Ex-Hong Kong leader Tsang guilty of misconduct in graft trial
Former Hong Kong leader Donald Tsang was Friday found guilty of misconduct during his time at the helm of the city in a high-profile corruption trial, but escaped conviction for bribery.
Tsang, 72, held the leadership post of chief executive for seven years from 2005 and is the most senior city official ever to be convicted in a criminal trial.
The case comes at a time when residents are losing faith in Hong Kong's leaders, as a string of prominent corruption cases fuel public suspicions over links between authorities and business figures.
Tsang was found guilty of failing to disclose his plans to lease a luxury flat from a major investor in a broadcaster, which was later granted a licence from the government while he was leader.
However, he escaped a bribery charge over allegations he had taken the redecoration and refurbishment of the apartment as a kickback, after the jury failed to reach a decision on that count.
Tsang was also acquitted on another misconduct charge which alleged he had failed to declare that an architect he proposed for a government award had been employed as an interior designer on the flat.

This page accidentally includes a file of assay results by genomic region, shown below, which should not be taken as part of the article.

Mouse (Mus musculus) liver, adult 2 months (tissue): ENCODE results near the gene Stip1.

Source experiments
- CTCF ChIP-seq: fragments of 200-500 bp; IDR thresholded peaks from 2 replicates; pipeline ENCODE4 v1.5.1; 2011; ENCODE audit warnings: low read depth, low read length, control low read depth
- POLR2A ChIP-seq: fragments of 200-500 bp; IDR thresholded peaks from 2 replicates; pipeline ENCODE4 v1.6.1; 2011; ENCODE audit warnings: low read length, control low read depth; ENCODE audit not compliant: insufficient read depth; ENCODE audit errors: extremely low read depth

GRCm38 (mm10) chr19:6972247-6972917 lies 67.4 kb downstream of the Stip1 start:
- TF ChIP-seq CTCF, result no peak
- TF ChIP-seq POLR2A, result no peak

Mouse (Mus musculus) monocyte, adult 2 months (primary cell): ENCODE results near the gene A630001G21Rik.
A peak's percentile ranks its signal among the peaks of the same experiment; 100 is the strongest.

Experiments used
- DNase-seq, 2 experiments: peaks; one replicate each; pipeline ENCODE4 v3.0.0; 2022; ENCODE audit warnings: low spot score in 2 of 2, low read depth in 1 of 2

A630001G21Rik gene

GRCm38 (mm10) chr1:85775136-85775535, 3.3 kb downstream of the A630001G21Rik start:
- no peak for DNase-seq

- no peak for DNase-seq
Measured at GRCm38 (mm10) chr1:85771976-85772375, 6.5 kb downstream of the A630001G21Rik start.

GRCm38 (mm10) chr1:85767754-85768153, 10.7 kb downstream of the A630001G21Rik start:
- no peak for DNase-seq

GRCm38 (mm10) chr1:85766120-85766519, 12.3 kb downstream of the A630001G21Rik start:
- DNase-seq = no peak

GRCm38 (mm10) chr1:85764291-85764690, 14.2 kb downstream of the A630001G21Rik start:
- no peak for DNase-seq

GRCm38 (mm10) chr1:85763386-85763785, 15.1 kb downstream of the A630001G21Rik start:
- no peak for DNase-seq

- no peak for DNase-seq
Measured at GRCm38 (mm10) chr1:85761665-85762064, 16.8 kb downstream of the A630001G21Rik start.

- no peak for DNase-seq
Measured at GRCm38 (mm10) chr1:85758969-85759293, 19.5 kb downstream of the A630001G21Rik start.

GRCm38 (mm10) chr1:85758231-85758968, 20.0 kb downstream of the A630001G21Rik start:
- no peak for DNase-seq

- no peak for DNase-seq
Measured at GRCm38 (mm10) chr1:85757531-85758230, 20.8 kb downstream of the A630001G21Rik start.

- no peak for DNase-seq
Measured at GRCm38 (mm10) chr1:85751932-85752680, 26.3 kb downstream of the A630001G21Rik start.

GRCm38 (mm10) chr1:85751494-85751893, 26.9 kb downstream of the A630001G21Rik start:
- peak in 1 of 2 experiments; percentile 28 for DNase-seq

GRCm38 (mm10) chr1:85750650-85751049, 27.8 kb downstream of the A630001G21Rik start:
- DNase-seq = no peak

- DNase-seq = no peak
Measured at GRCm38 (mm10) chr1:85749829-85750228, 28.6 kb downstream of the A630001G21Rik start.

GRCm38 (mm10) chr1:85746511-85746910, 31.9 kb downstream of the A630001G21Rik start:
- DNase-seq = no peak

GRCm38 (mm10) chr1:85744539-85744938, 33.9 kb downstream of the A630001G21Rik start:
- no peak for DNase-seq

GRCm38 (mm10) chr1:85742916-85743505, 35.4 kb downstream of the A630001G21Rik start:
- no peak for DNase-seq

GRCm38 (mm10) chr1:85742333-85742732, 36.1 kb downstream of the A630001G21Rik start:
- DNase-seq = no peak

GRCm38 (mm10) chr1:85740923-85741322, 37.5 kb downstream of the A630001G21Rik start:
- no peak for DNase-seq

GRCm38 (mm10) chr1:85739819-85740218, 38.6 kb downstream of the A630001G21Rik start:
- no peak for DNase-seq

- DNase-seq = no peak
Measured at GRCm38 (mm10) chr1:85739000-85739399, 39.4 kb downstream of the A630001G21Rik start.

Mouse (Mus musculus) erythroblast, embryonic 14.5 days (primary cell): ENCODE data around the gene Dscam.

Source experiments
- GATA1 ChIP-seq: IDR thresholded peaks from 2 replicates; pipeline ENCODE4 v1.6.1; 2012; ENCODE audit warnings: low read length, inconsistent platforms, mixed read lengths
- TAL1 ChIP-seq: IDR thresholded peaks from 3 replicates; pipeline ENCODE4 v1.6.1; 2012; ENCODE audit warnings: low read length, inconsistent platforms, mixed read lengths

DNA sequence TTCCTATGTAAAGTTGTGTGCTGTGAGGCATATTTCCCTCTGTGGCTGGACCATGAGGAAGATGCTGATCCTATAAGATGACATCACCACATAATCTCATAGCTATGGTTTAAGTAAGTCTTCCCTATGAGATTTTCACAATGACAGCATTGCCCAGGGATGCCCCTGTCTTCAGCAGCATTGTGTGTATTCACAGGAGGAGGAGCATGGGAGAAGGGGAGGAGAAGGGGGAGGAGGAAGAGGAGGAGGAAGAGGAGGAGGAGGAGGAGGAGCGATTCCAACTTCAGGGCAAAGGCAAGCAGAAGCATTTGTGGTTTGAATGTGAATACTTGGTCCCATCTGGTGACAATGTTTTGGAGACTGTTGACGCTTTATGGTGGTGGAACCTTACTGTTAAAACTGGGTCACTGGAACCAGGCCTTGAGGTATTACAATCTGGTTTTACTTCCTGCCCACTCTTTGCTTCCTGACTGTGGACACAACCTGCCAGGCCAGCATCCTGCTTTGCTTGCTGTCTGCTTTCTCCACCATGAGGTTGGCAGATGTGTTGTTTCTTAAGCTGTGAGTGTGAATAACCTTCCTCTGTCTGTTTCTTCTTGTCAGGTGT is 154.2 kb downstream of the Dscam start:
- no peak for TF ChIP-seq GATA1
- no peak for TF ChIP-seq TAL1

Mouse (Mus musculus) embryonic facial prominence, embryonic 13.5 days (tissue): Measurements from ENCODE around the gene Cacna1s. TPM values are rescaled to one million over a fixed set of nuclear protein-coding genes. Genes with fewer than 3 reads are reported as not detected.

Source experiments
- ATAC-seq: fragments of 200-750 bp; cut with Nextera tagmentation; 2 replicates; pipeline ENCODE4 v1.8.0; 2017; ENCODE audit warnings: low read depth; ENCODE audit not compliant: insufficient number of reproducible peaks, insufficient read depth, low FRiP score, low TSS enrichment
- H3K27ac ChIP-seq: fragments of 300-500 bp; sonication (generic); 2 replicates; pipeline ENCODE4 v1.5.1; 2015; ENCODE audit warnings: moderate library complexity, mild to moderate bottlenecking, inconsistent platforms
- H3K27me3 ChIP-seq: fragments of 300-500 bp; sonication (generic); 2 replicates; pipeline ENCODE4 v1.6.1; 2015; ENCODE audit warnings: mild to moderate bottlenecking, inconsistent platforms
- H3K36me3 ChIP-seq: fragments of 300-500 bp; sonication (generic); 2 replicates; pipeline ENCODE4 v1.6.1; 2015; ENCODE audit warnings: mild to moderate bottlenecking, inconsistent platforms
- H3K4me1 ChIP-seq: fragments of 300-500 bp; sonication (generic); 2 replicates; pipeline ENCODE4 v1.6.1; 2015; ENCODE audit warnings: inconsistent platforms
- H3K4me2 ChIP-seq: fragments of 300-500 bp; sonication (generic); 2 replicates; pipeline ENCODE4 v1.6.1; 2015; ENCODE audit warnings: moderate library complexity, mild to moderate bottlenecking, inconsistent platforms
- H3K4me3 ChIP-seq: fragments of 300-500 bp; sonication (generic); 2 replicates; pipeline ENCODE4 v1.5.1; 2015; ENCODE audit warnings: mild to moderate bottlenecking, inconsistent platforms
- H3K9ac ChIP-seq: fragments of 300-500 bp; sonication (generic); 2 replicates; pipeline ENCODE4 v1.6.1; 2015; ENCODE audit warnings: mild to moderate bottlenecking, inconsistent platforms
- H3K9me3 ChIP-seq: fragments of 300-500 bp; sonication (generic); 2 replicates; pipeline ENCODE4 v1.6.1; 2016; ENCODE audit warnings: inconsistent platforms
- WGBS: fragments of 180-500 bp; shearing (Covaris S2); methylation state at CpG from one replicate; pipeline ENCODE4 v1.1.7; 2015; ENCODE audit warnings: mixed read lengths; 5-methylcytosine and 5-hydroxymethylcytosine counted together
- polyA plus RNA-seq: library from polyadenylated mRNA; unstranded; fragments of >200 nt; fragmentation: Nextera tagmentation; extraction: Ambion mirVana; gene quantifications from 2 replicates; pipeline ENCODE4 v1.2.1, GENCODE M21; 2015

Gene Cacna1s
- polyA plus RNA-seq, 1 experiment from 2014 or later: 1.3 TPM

Wearing a dark-red bow tie, Tsang remained solemn as the verdict was delivered to a packed courtroom and was visibly upset as he left the building holding his wife's hand.
His bail was extended until Monday, when he will be sentenced.
Tsang had previously said that he had "every confidence" he would be exonerated.
But prosecutors characterised his conduct as an abuse of power to further his own personal interests.
- Systemic problem -
One pro-democracy lawmaker, who is a former investigator for the city's anti-graft agency, said the case illustrated the problems in Hong Kong's political system.
The city's leader is chosen by a 1,200-strong committee made up of representatives of special interest groups, including business figures.
"The political system of Hong Kong sides with the vested interest groups," Lam Cheuk-ting told reporters outside the High Court.
"All of the chief executives have to maintain a very close connection with those groups," he said.
Lam said Tsang's conviction after 40 years of public service sent a clear message that no one was above the law.
The jury of eight women and one man took two days to arrive at their decision.
In 2012 Tsang apologised in connection with separate allegations that he accepted inappropriate gifts from business friends in the form of trips on luxury yachts and private jets.
His former deputy Rafael Hui was jailed for seven-and-a-half years in 2014 after being found guilty of taking bribes from Hong Kong property tycoon Thomas Kwok.
Hong Kong's unpopular current leader Leung Chun-ying also faces allegations of corruption over receiving a reported payment of HK$50 million ($6.5 million) from Australian engineering firm UGL before he took office.
Leung will step down as chief executive in July -- his successor will be chosen by a pro-Beijing committee representing special interest groups in March.